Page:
Anderson RM, Bishop LJ, Darragh M, Gray HH, Nolen AL, Poland
Pharmacists and Conscientious Objection (Scope Note 2006).
Kennedy Inst Ethics J. 2006 Dec;16(4):379-96. PubMed PMID: 17847603.
Richard M. Anderson, Laura Jane Bishop, Martina Darragh, Harriet Hutson
- In March 2005, a Wisconsin pharmacist's act of conscience garnered
headlines across the United States. After a married woman with four
children submitted a prescription for the morning-after pill, the
pharmacist, Neil Noesen, not only refused to fill it, but also refused to
transfer the prescription to another pharmacist or to return the
prescription to the customer. As more such incidents occurred, many
states ". . . decided to consider and enact laws setting the bounds of
pharmacists' and other health care workers' professional obligations"
(III, Grady 2006, p. 327). Discussions of objector legislation, also
referred to as "conscience clauses," "refusal clauses," and "abandonment
laws" (III, Appel 2005, p. 279), are not limited to professional ethics,
but also draw from philosophical, theological, and legal perspectives.
The purpose of this Scope Note is to present a wide variety of viewpoints
on the health provider's right to conscience.
Armand Matheny Antommaria
- Abstract: The film "Who Should Survive?: One of the Choices on Our
Conscience" contains a dramatization of the death of an infant with Down
syndrome as the result of the parents' decision not to have a congenital
intestinal obstruction surgically corrected. The dramatization was based
on two similar cases at The Johns Hopkins Hospital and was financed by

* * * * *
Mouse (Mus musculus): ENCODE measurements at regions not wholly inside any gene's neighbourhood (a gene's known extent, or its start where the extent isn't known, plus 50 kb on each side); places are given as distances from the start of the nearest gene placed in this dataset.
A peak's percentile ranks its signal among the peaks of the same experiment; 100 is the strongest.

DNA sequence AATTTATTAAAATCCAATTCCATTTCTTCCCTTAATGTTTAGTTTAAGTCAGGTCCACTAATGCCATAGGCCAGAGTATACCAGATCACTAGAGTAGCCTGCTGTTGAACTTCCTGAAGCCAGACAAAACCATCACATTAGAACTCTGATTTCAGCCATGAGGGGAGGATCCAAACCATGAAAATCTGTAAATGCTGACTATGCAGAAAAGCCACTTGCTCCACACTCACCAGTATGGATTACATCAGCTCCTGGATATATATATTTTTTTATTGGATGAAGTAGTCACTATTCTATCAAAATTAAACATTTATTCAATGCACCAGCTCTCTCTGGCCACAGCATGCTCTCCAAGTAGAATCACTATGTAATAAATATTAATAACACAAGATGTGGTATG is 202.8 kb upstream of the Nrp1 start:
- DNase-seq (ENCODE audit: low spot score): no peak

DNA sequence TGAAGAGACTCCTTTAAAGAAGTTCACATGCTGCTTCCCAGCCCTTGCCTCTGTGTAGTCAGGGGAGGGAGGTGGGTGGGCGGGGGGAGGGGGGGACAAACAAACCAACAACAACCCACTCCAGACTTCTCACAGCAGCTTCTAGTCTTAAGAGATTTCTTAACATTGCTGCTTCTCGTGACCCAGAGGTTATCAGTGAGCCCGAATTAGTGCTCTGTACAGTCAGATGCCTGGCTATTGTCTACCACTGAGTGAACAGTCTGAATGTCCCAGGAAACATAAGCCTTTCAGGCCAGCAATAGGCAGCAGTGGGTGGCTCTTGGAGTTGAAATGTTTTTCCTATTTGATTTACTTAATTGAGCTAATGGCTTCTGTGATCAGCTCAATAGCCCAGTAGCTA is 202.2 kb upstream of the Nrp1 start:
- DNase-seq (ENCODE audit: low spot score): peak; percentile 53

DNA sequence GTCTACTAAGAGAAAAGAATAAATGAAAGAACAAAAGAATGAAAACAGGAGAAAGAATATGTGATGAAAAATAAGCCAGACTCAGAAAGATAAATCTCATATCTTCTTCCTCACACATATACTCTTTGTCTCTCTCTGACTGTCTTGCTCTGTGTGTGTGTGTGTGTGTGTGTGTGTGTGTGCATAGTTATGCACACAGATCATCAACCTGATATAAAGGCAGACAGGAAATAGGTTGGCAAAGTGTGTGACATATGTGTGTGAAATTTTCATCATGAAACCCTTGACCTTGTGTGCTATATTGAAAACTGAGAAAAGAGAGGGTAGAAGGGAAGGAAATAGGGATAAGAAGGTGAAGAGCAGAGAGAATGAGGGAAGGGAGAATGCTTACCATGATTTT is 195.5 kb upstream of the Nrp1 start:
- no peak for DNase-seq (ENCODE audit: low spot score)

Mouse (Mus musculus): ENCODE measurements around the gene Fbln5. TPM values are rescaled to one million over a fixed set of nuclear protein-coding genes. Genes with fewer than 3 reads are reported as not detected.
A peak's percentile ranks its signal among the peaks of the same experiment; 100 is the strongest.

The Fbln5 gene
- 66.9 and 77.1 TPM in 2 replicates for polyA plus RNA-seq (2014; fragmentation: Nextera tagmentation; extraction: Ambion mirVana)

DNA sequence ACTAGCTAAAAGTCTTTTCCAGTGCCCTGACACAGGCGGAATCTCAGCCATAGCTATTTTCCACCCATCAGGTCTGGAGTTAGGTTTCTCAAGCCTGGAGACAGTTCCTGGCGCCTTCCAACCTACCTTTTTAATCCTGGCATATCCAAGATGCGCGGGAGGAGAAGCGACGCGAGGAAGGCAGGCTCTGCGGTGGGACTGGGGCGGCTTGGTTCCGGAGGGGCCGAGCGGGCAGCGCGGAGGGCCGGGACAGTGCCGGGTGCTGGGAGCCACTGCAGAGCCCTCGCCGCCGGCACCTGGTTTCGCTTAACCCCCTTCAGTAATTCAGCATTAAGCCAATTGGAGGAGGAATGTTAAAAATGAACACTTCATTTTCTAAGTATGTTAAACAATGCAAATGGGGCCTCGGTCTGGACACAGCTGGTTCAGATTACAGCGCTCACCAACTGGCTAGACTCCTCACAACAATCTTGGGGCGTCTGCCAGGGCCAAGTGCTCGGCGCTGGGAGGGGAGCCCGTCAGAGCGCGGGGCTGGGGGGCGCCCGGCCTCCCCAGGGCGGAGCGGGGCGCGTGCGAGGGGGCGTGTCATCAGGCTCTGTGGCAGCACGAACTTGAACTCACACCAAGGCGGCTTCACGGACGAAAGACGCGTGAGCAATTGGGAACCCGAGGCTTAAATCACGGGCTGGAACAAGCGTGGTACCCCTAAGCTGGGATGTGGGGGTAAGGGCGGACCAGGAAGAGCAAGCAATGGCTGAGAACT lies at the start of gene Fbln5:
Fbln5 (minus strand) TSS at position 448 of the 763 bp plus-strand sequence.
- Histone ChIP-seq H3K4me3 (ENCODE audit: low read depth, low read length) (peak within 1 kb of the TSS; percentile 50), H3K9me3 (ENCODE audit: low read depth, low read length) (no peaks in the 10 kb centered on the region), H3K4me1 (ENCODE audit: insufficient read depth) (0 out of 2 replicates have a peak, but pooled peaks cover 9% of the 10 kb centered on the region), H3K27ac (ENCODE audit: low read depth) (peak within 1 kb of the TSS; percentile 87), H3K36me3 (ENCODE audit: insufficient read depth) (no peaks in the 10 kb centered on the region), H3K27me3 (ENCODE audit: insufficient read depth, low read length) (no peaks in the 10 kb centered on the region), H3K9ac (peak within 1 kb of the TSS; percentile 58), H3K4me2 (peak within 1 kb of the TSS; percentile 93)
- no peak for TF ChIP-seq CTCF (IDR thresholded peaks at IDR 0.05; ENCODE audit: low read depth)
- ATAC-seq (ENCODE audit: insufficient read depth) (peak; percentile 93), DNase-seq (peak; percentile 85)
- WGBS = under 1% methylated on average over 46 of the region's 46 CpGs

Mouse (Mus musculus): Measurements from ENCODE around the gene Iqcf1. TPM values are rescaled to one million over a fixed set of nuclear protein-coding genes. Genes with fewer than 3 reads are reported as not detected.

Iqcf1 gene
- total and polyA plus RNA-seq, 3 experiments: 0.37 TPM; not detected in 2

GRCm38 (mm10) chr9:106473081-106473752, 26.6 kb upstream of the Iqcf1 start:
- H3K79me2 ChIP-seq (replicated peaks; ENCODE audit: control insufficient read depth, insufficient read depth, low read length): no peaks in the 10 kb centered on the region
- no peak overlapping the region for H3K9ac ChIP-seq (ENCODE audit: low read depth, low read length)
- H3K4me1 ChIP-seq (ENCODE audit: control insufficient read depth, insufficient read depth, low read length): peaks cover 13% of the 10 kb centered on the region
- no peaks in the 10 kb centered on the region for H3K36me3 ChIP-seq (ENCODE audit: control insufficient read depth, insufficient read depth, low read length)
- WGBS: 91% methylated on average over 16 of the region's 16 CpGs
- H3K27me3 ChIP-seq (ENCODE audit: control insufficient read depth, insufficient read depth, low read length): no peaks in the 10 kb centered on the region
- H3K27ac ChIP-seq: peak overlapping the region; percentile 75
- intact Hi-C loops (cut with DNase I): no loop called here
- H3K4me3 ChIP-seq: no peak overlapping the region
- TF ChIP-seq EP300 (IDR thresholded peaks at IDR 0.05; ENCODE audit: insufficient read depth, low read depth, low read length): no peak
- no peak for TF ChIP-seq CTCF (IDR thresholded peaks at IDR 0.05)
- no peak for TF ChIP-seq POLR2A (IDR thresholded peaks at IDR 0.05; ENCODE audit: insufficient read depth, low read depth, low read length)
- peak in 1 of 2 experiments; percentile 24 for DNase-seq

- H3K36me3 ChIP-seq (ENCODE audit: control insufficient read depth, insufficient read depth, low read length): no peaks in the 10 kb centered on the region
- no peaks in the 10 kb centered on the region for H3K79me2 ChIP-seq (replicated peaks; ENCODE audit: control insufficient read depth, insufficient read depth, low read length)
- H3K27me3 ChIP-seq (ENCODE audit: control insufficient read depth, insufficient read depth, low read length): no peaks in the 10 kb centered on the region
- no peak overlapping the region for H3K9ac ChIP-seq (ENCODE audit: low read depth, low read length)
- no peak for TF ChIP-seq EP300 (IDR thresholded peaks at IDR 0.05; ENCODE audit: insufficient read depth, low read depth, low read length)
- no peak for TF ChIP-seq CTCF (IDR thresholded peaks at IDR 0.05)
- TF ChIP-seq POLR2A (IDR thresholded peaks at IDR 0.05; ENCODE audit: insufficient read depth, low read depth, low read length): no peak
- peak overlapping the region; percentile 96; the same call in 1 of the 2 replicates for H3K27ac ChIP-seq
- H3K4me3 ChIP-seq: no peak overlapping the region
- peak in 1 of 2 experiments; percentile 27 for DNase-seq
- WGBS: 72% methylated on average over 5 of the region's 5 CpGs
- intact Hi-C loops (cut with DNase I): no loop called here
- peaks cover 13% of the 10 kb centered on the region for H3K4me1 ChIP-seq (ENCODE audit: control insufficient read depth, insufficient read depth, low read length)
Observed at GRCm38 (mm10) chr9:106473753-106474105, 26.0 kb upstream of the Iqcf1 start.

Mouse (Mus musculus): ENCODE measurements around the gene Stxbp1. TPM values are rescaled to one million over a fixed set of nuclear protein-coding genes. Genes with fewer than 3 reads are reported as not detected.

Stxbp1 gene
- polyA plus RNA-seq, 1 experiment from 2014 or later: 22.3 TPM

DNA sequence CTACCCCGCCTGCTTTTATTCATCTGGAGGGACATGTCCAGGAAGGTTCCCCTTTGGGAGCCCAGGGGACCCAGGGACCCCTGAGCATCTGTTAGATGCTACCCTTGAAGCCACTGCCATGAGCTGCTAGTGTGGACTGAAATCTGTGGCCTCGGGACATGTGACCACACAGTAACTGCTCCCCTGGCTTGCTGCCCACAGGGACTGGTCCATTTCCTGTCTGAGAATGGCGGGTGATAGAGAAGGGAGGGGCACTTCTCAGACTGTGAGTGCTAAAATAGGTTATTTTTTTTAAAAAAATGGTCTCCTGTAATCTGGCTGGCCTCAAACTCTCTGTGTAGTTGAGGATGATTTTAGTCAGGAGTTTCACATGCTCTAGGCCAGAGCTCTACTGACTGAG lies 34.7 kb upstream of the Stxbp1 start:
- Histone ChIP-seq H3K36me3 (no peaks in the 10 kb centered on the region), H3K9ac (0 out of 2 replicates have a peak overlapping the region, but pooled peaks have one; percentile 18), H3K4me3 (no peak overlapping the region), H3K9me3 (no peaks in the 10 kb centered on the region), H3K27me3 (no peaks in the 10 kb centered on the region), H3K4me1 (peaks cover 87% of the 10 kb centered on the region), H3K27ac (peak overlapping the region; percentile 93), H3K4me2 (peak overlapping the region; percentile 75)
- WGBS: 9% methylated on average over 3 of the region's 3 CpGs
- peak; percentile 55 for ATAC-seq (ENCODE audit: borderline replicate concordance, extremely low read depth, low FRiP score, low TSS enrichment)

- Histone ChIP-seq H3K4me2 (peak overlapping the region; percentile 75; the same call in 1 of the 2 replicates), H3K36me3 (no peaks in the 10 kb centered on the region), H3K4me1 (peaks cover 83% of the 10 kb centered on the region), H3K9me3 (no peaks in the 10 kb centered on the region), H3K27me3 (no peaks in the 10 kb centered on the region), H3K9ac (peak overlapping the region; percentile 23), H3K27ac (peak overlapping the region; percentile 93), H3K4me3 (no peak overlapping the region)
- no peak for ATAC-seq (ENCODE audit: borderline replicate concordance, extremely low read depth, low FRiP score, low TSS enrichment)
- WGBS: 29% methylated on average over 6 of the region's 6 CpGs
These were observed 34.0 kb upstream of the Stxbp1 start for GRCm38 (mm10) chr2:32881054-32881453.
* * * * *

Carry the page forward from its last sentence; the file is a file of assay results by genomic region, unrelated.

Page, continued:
the Joseph P. Kennedy, Jr., Foundation. When "Who Should Survive?" was
exhibited in 1971, the public reaction was generally critical of the
parents' decision and the physicians' inaction. Although technological
developments in medicine were a necessary condition for the production of
this film and its unanticipated reception, they were not a sufficient
condition. The proximate cause was a changed understanding of the
capabilities of individuals with Down syndrome. Part of the impetus for
this change was data showing the adverse effects of institutionalization
on normal children.
Jacob M. Appel
- One of the most sacrosanct principles of medical practice in the
United States is that physicians have a right to choose their own
patients as long as the patient is not in a medical emergency. During the
1980s, a minority of health care professionals invoked this prerogative
in refusing to treat AIDS patients. More recently, doctors incensed
over malpractice premiums have refused to care for lawyers and their
family members. However, this sort of physician autonomy is not
without certain limits-most notably the restrictions found in various federal and
state civil rights statutes. No physician or hospital receiving
government funding, including Medicare and Medicaid, may discriminate
against potential patients on the basis of race, color, religion, or
national origin, and many states have expanded these protections to cover
gender and sexual orientation. What remains unclear is whether
physicians with bona fide religious objections to treating certain
patients are exempt from these proscriptions. A California case,
currently on appeal before a state court, may soon decide the matter. . .
Two cheers for conscience exceptions. Hastings Cent Rep.
2006 Nov-Dec;36(6):11-2. PubMed PMID: 17278865.
- In a recent discussion of conscience exceptions in medicine, Julian
Savulescu writes: "If people are not prepared to offer legally permitted,
efficient, and beneficial care to a patient because it conflicts with
their values, they should not be doctors."1 Such strong statements
have an appeal for anyone who laments that reproductive health
services may be available de jure but in some parts of the United States
are unavailable de facto. . .
Ralph Baergen, Christopher Owens
- Pharmacists' refusals to fill prescriptions for emergency
contraceptives for reasons of conscience have contributed to a national
debate regarding the permissibility of such actions. Some in the medical
community assert that pharmacists ought not to refuse to dispense
emergency contraceptives on this basis. Three lines of argument have
become prominent in defense of that position . . .